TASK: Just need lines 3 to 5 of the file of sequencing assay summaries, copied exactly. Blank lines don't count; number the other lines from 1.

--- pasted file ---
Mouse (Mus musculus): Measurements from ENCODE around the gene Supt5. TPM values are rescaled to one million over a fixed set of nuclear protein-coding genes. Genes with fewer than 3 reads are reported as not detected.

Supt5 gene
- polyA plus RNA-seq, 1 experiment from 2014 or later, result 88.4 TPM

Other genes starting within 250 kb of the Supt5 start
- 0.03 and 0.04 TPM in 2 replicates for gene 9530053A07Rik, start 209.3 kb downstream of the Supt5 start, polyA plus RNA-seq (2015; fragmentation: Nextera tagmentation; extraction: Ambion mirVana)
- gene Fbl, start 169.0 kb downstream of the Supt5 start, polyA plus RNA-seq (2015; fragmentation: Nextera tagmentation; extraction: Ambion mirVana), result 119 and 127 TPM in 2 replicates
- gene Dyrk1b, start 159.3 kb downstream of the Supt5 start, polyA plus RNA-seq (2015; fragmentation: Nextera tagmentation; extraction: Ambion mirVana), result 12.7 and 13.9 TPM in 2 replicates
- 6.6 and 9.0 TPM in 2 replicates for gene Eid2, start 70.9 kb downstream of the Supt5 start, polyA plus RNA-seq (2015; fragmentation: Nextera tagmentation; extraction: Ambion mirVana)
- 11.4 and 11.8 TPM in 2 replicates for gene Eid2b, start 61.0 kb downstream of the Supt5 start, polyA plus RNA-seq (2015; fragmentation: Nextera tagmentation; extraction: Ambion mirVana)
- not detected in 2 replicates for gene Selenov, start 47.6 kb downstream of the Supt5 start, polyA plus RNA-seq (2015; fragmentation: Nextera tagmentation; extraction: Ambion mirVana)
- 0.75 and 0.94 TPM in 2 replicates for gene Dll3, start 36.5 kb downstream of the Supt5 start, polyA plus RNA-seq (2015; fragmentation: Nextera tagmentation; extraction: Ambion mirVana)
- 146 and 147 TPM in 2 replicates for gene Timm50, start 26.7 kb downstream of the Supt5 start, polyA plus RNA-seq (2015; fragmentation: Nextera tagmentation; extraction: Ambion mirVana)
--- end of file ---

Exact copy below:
- polyA plus RNA-seq, 1 experiment from 2014 or later, result 88.4 TPM

Other genes starting within 250 kb of the Supt5 start
- 0.03 and 0.04 TPM in 2 replicates for gene 9530053A07Rik, start 209.3 kb downstream of the Supt5 start, polyA plus RNA-seq (2015; fragmentation: Nextera tagmentation; extraction: Ambion mirVana)